The pineal eye, already seen in Petromyzon, is remarkably developed. Its stalk rises up from the roof of the diencephalon and swells out into a vesicle of which the lower portion forms the sensory layer, and the upper forms the lens. This eye lies below the foramen between the parietals ; it is, however, covered over by connective tissue and a corneoscute.

The cavity of the nose is enlarged, and a shelf projects inwards from the side wall, increasing the surface of the nasal epithelium and forming a so-called concha. Ventral to the nasal cavities are a pair of pockets, originally formed from the nasal cavities, and lying just above the prevomers. Each opens into the mouth cavity a little way in front of the choanae, or internal nostrils. These structures are known as Jacobson's organ, and they probably serve to smell food in the mouth.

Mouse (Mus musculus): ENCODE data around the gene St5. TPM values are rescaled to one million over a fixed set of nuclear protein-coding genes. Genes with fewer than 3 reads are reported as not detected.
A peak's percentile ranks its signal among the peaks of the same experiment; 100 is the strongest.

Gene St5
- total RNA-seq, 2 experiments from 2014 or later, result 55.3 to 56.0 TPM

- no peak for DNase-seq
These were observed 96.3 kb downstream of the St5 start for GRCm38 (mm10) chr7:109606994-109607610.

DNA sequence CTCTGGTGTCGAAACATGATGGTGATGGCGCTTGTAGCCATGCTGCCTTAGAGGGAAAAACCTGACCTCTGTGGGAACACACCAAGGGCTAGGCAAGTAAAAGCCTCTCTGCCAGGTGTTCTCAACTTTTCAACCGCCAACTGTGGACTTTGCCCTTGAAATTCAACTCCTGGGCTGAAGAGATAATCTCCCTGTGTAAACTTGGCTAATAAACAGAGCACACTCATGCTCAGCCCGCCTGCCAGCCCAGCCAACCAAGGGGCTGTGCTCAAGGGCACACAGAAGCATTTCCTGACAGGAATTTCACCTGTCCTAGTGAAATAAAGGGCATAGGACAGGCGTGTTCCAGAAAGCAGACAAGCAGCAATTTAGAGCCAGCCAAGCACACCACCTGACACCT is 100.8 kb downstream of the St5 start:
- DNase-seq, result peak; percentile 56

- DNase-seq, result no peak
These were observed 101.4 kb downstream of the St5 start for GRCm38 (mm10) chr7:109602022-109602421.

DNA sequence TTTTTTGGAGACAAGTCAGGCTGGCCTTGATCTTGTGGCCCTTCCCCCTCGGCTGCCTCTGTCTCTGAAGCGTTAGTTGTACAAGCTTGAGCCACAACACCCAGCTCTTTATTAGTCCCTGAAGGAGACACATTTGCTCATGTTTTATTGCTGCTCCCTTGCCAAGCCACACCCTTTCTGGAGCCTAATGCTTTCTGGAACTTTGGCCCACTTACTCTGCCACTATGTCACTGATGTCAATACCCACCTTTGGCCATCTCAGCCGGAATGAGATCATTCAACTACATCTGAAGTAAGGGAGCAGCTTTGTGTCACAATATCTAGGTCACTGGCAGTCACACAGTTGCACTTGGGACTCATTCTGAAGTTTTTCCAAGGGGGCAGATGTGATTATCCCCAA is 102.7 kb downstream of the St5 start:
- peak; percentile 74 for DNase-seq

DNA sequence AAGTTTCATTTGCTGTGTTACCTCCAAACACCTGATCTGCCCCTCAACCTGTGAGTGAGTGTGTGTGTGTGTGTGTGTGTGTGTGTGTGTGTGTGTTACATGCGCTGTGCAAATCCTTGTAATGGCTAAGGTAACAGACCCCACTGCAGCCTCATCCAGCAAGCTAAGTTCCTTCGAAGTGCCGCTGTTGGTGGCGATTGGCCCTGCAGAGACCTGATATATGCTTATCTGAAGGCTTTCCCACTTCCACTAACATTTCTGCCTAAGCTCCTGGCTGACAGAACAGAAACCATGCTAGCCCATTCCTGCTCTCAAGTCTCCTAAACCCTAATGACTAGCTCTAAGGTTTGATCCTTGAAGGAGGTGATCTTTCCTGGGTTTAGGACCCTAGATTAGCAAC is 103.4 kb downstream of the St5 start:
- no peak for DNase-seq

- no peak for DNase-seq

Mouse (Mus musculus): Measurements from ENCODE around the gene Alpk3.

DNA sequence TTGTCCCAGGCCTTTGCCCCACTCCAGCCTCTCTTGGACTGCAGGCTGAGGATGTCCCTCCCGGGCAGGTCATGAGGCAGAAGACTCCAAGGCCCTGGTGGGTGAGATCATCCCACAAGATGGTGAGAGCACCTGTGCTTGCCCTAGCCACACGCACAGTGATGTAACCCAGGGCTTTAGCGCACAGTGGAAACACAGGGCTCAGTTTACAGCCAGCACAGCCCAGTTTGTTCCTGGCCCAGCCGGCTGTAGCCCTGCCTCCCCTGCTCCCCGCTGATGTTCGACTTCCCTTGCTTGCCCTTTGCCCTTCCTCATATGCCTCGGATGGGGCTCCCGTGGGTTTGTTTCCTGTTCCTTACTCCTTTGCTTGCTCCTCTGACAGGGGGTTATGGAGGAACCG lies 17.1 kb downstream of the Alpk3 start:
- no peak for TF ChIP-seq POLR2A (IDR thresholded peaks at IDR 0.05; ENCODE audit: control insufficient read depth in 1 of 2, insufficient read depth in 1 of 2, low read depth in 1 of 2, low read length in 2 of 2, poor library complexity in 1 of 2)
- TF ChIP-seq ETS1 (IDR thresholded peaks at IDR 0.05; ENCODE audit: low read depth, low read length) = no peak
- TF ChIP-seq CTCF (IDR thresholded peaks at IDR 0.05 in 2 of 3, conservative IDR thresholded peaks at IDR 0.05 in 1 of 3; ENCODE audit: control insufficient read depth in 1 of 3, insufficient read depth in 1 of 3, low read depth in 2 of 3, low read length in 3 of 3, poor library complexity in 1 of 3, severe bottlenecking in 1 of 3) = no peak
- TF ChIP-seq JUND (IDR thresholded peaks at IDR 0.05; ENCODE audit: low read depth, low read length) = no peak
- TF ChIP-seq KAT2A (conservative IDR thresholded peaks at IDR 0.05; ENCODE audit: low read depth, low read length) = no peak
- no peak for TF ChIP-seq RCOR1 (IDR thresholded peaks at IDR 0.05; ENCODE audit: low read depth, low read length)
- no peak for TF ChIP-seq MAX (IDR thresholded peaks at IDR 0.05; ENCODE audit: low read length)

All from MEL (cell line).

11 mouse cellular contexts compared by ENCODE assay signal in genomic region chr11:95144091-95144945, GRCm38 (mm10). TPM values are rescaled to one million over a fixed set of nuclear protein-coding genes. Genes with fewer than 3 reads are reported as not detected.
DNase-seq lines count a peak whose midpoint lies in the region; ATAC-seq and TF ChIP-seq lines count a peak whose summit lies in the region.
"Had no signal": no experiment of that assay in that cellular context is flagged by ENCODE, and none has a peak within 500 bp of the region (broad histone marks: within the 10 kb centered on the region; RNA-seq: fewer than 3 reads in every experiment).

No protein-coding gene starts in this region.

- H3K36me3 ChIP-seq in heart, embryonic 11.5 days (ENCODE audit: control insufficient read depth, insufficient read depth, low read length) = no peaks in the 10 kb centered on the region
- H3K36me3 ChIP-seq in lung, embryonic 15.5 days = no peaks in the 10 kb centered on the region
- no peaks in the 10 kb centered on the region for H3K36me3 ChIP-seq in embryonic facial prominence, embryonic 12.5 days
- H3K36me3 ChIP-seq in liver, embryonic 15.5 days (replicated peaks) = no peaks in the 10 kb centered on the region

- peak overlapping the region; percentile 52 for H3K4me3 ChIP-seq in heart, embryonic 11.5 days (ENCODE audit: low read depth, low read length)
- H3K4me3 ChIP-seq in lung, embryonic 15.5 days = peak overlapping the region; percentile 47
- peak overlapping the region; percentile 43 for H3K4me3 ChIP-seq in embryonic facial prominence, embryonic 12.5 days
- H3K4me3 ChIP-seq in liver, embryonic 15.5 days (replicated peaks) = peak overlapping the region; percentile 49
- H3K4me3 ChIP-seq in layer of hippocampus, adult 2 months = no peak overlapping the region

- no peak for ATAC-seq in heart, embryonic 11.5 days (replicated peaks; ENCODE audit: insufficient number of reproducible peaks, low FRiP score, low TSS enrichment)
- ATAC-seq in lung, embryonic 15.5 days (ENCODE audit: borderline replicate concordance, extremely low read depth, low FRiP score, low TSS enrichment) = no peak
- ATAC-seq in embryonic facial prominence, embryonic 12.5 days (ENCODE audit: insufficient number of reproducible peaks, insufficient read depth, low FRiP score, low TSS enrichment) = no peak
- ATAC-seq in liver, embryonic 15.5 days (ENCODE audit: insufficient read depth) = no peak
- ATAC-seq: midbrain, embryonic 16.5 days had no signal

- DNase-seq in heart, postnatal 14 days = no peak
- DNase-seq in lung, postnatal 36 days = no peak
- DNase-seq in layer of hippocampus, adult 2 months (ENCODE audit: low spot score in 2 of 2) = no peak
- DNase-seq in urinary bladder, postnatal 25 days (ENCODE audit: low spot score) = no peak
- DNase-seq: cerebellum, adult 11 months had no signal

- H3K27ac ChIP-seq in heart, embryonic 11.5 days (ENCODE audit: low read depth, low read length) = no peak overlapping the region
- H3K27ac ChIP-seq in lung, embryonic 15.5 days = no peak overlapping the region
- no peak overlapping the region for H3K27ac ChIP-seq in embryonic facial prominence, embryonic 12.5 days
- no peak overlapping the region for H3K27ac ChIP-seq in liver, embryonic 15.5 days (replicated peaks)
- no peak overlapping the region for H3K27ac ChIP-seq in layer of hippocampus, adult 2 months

The splanchnocoel is represented by the pericardium and perivisceral coelomic cavities. The lungs project backwards into the latter on each side of the stomach, supported by the pulmonary folds of the coelomic epithelium (accessory mesenteries). These folds also connect ventrally with the liver, by the pulmo-hepatic ligaments. The gut is of course suspended from the roof of the coelomic cavity by the dorsal mesentery, and connected with the liver ventrally by the so-called lesser omentum,* also a fold of epithelium. The mesentery ventral to the liver mostly disappears, but persists anteriorly as the falciform ligament. In this manner the coelomic cavity becomes divided up into a number of intercommunicating spaces. On each side of the gut and mesentery, and median to the pulmonary folds and pulmo-hepatic ligaments, is a pulmo-hepatic recess which ends blindly in front, and opens posteriorly into the main cavity. Owing to the kinking of the stomach to the left, the first portion of the intestine (duodenum) recurves to the right, and the right pulmo-hepatic recess forms part of a pocket, the omental cavity. This cavity communicates with the main coelom on the right side by an opening, the upper and front borders of which are formed by the right pulmonary fold and pulmo-hepatic ligament ; the lower and hind borders are formed by the lesser omentum running from the duodenum to the liver, and by the mesentery supporting the duodenum. The opening is the foramen of Winslow, and its relations are important with regard to the inferior vena cava which runs down its upper and anterior border, and the hepatic portal vein, the hepatic artery, and the bile-duct which run along its lower border (see Fig. 125).